Giovanni Corona, Giulia Rastrelli, Matteo Monami, André Guay, Jaques Buvat, Alessandra Sforza, Gianni Forti, Edoardo Mannucci and Mario Maggi
To verify whether hypogonadism represents a risk factor for cardiovascular (CV) morbidity and mortality and to verify whether testosterone replacement therapy (TRT) improves CV parameters in subjects with known CV diseases (CVDs).
An extensive Medline search was performed using the following words ‘testosterone, CVD, and males’. The search was restricted to data from January 1, 1969, up to January 1, 2011.
Of the 1178 retrieved articles, 70 were included in the study. Among cross-sectional studies, patients with CVD have significantly lower testosterone and higher 17-β estradiol (E2) levels. Conversely, no difference was observed for DHEAS. The association between low testosterone and high E2 levels with CVD was confirmed in a logistic regression model, after adjusting for age and body mass index (hazard ratio (HR)=0.763 (0.744–0.783) and HR=1.015 (1.014–1.017), respectively, for each increment of total testosterone and E2 levels; both P<0.0001). Longitudinal studies showed that baseline testosterone level was significantly lower among patients with incident overall- and CV-related mortality, in comparison with controls. Conversely, we did not observe any difference in the baseline testosterone and E2 levels between case and controls for incident CVD. Finally, TRT was positively associated with a significant increase in treadmill test duration and time to 1 mm ST segment depression.
Lower testosterone and higher E2 levels correlate with increased risk of CVD and CV mortality. TRT in hypogonadism moderates metabolic components associated with CV risk. Whether low testosterone is just an association with CV risk, or an actual cause–effect relationship, awaits further studies.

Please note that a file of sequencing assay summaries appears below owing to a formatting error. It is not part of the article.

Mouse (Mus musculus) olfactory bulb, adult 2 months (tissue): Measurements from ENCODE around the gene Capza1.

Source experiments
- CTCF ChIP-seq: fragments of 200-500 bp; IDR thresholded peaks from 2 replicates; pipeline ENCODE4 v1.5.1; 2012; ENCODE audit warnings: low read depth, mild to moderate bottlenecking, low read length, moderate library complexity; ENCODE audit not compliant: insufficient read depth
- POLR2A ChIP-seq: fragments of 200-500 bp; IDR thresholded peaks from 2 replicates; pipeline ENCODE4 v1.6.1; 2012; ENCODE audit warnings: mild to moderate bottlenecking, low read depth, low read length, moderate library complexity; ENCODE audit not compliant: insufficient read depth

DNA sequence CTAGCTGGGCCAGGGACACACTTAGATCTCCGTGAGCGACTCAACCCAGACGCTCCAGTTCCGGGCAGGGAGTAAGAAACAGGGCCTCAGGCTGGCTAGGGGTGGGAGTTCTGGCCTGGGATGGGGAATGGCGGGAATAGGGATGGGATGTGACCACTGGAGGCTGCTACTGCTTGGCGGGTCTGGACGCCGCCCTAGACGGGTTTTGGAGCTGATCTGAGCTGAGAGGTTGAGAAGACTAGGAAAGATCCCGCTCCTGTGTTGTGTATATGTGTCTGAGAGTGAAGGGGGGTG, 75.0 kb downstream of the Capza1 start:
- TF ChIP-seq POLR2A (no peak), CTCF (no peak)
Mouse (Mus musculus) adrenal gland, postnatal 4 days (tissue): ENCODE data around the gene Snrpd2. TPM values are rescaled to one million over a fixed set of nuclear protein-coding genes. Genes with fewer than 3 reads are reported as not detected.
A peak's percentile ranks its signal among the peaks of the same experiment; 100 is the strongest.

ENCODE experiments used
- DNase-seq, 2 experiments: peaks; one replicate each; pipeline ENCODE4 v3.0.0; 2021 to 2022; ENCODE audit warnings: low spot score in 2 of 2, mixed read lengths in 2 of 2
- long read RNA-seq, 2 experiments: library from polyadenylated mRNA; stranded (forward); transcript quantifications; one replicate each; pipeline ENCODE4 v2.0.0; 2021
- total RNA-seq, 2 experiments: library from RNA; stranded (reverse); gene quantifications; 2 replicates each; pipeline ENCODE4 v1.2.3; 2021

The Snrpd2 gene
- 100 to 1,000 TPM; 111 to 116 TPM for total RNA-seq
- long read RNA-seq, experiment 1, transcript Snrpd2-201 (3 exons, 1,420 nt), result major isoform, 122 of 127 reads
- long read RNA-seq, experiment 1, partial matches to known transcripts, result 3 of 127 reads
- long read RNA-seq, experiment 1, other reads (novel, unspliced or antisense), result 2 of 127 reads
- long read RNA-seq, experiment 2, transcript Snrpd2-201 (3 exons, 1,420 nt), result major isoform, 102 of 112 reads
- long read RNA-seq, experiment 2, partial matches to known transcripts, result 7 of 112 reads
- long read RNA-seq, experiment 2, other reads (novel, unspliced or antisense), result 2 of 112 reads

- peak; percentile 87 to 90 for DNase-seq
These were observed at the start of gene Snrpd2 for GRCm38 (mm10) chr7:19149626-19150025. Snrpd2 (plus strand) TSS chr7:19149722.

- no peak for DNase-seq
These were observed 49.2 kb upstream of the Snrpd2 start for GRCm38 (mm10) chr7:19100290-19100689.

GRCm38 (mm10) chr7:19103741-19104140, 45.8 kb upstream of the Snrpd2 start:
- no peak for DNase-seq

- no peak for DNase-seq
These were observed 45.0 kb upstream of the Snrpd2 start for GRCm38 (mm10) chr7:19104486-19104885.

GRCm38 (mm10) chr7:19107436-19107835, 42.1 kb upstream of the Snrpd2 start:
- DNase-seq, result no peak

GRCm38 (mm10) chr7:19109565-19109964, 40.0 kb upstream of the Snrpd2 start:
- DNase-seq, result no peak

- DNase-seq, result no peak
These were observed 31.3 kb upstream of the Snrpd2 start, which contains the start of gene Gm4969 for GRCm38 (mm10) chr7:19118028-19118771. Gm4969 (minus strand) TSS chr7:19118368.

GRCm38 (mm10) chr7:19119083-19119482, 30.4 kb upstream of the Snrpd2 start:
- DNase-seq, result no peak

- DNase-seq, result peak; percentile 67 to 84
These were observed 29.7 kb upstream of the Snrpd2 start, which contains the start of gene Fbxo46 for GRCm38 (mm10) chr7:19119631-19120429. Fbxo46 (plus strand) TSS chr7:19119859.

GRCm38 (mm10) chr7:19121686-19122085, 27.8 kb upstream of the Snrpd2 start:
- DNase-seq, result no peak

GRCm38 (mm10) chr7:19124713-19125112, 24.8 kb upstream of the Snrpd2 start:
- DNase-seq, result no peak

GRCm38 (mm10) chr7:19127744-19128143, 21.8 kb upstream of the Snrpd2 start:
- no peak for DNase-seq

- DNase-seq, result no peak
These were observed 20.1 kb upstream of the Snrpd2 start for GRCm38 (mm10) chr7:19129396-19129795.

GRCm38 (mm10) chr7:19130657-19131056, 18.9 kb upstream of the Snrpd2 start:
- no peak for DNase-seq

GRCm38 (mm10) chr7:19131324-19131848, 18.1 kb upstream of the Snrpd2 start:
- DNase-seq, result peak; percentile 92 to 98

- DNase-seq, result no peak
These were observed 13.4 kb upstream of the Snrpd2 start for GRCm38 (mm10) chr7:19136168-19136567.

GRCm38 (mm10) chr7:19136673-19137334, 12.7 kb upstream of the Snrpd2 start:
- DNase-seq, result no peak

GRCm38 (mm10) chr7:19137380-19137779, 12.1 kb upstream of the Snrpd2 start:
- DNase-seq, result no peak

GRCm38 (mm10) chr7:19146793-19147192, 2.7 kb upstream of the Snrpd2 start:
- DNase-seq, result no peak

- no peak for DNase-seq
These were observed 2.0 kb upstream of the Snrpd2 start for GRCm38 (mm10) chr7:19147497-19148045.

Giovanni Corona, Giulia Rastrelli, Matteo Monami, Farid Saad, Michaela Luconi, Marcello Lucchese, Enrico Facchiano, Alessandra Sforza, Gianni Forti, Edoardo Mannucci and Mario Maggi
Few randomized clinical studies have evaluated the impact of diet and physical activity on testosterone levels in obese men with conflicting results. Conversely, studies on bariatric surgery in men generally have shown an increase in testosterone levels. The aim of this study is to perform a systematic review and meta-analysis of available trials on the effect of body weight loss on sex hormones levels.
An extensive Medline search was performed including the following words: ‘testosterone’, ‘diet’, ‘weight loss’, ‘bariatric surgery’, and ‘males’. The search was restricted to data from January 1, 1969 up to August 31, 2012.
Out of 266 retrieved articles, 24 were included in the study. Of the latter, 22 evaluated the effect of diet or bariatric surgery, whereas two compared diet and bariatric surgery. Overall, both a low-calorie diet and bariatric surgery are associated with a significant (P<0.0001) increase in plasma sex hormone-binding globulin-bound and -unbound testosterone levels (total testosterone (TT)), with bariatric surgery being more effective in comparison with the low-calorie diet (TT increase: 8.73 (6.51–10.95) vs 2.87 (1.68–4.07) for bariatric surgery and the low-calorie diet, respectively; both P<0.0001 vs baseline). Androgen rise is greater in those patients who lose more weight as well as in younger, non-diabetic subjects with a greater degree of obesity. Body weight loss is also associated with a decrease in estradiol and an increase in gonadotropins levels. Multiple regression analysis shows that the degree of body weight loss is the best determinant of TT rise (B=2.50±0.98, P=0.029).
These data show that weight loss is associated with an increase in both bound and unbound testosterone levels. The normalization of sex hormones induced by body weight loss is a possible mechanism contributing to the beneficial effects of surgery in morbid obesity.